A simple command that splits up a string into numbers and letters


#1

Hey all,

i am looking for an easy way to split a string into letters and numbers.
so if i had a string ‘34JKBY103’ i could get [‘34’, ‘JKBY’, ‘103’]

I could write up something, but thought that if there was already
something
out there that i hav’nt found, it would probably be cleaner.
thanks

sk


#2

On Feb 5, 2009, at 12:39 AM, shawn bright wrote:

sk

irb> ‘34JKBY103’.scan(/\d+|\D+/)
=> [“34”, “JKBY”, “103”]

that looks like an easy way :wink:

-Rob

Rob B. http://agileconsultingllc.com
removed_email_address@domain.invalid


#3

shawn bright wrote:

thanks

sk

I don’t know if there’s anything out there now (there might be), but it
seems pretty simple. Just split on either \d+ or \D+, depending
(unless I’m missing something in your requirement)?


#4

I got it on the first try with this split!

irb> ‘34JKBY103dfd878dsf78s78s’.split(/([a-zA-Z]+)(?=[0-9])/)
=> [“34”, “JKBY”, “103”, “dfd”, “878”, “dsf”, “78”, “s”, “78s”]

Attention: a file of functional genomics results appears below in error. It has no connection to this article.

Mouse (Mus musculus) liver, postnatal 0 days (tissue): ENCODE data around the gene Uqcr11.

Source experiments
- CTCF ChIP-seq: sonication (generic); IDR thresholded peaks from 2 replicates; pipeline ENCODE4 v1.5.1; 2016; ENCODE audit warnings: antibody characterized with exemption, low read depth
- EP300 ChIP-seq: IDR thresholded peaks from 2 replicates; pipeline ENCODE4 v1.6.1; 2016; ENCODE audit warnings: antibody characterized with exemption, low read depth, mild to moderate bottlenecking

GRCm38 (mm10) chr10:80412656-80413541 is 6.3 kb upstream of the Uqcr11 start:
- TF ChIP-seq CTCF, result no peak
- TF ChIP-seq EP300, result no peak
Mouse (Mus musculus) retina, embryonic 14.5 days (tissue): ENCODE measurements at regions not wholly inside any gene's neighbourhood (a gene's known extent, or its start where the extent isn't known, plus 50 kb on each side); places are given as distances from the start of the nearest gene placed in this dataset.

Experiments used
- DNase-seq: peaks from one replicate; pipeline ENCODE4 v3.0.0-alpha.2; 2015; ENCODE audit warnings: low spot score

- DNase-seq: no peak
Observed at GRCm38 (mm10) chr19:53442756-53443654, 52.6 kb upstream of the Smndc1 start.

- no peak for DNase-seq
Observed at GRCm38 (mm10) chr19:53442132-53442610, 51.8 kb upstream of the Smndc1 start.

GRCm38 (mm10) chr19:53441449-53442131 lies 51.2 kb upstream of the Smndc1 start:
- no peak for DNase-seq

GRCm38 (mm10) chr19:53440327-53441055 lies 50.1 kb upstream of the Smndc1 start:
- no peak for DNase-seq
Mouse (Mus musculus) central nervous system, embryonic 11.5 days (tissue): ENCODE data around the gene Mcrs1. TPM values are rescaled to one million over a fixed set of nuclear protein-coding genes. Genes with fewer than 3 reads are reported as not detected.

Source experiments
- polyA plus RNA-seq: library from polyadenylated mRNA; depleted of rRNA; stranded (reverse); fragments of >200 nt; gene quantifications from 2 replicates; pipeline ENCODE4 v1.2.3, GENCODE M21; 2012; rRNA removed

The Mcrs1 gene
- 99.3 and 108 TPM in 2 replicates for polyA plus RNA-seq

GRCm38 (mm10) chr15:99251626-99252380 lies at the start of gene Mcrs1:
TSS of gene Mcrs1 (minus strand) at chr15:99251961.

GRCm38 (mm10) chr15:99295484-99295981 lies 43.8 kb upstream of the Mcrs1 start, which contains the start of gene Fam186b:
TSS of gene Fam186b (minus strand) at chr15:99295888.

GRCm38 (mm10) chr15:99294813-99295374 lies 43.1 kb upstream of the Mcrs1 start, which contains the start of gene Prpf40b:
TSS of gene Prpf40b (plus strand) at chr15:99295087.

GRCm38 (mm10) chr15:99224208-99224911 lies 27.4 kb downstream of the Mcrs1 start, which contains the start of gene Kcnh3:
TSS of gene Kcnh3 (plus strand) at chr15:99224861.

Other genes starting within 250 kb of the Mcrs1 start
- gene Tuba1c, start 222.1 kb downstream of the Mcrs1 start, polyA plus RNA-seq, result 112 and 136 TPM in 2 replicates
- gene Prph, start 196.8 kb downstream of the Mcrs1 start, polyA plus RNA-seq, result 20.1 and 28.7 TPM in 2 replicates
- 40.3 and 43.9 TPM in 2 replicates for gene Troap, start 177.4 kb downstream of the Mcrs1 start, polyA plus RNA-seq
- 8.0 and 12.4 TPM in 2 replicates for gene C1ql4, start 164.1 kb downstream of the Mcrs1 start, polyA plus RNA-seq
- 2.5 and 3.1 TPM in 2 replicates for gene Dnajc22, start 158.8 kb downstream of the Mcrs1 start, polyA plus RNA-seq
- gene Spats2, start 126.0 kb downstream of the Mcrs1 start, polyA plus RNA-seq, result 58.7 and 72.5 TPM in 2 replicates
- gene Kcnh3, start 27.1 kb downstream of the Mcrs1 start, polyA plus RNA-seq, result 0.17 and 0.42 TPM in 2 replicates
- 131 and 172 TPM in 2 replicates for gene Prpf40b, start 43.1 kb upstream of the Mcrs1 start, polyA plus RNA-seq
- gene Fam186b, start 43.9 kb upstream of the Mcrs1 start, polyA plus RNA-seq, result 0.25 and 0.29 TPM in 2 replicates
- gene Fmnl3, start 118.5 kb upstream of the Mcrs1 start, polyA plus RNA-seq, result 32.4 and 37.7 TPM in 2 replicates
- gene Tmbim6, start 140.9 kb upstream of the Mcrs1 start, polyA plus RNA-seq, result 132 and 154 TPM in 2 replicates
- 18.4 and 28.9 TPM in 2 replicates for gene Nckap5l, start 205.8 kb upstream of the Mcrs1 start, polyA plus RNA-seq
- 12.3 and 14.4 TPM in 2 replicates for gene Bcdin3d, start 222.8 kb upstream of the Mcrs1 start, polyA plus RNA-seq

the first set of parens is capturing while the second set of parents is
a zero width positive look ahead


#5

sorry, how do i split on a \d+ ?
sk


#6

This is pretty close to what you want except for the first null

‘34JKBY103dfd878dsf78s78s’.split(/(\d+)/)
=> ["", “34”, “JKBY”, “103”, “dfd”, “878”, “dsf”, “78”, “s”, “78”, “s”]


#7

Tim G. wrote:

something out there that i hav’nt found, it would probably be
Someone posted this already, but:

irb(main):010:0> s = “34JKBY103”
=> “34JKBY103”
irb(main):011:0> s.scan(/\d+|\D+/)
=> [“34”, “JKBY”, “103”]
irb(main):012:0>

Also, remember, there are several ways to do this. You can use an
actual split() function with a regular expression.

See: http://www.ruby-doc.org/core/classes/String.html


#8

shawn bright wrote:

[post.]

sk

I don’t know if there’s anything out there now (there might be), but
it
seems pretty simple. Just split on either \d+ or \D+, depending
(unless I’m missing something in your requirement)?
<please don’t quote signatures>

Someone posted this already, but:

irb(main):010:0> s = “34JKBY103”
=> “34JKBY103”
irb(main):011:0> s.scan(/\d+|\D+/)
=> [“34”, “JKBY”, “103”]
irb(main):012:0>


#9

way cool, thanks, all
-sk


#10

I sort of got hung up on doing this with split. Using scan might be
easier than split. However it is worth noting that when you are
splitting on a pattern you can keep what the pattern matches in the
results array by capturing with a set of ()s. Compare these two
statements:

irb> ‘a,b,c’.split(/(,)/)
=> [“a”, “,”, “b”, “,”, “c”]

irb> ‘a,b,c’.split(/,/)
=> [“a”, “b”, “c”]